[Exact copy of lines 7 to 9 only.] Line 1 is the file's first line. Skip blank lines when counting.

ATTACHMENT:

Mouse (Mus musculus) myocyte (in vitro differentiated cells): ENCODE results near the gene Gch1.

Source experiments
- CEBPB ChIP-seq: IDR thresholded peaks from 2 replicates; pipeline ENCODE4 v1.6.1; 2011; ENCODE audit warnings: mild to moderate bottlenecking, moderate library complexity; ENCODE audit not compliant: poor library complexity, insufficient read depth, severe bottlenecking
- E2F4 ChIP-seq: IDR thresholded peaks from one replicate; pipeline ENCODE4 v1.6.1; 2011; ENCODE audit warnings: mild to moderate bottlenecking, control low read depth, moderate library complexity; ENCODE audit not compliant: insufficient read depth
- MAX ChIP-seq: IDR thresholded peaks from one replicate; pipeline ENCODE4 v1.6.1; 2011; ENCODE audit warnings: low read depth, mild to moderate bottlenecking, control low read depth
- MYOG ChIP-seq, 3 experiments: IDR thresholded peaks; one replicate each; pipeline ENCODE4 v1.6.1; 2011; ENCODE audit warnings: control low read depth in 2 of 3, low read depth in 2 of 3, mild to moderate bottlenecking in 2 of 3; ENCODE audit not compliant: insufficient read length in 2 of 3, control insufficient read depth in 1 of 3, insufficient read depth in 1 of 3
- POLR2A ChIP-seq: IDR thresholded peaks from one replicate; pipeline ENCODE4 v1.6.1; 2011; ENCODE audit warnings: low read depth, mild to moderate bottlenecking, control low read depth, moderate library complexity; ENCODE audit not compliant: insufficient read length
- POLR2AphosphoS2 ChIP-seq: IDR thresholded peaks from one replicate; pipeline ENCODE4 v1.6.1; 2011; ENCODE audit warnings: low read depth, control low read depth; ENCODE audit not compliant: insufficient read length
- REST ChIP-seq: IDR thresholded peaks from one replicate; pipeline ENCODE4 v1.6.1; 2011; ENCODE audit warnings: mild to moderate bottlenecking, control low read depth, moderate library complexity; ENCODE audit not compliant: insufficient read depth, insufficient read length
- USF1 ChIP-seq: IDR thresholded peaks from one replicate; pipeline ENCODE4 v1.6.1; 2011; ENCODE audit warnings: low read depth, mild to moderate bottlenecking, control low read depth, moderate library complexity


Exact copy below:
- POLR2A ChIP-seq: IDR thresholded peaks from one replicate; pipeline ENCODE4 v1.6.1; 2011; ENCODE audit warnings: low read depth, mild to moderate bottlenecking, control low read depth, moderate library complexity; ENCODE audit not compliant: insufficient read length
- POLR2AphosphoS2 ChIP-seq: IDR thresholded peaks from one replicate; pipeline ENCODE4 v1.6.1; 2011; ENCODE audit warnings: low read depth, control low read depth; ENCODE audit not compliant: insufficient read length
- REST ChIP-seq: IDR thresholded peaks from one replicate; pipeline ENCODE4 v1.6.1; 2011; ENCODE audit warnings: mild to moderate bottlenecking, control low read depth, moderate library complexity; ENCODE audit not compliant: insufficient read depth, insufficient read length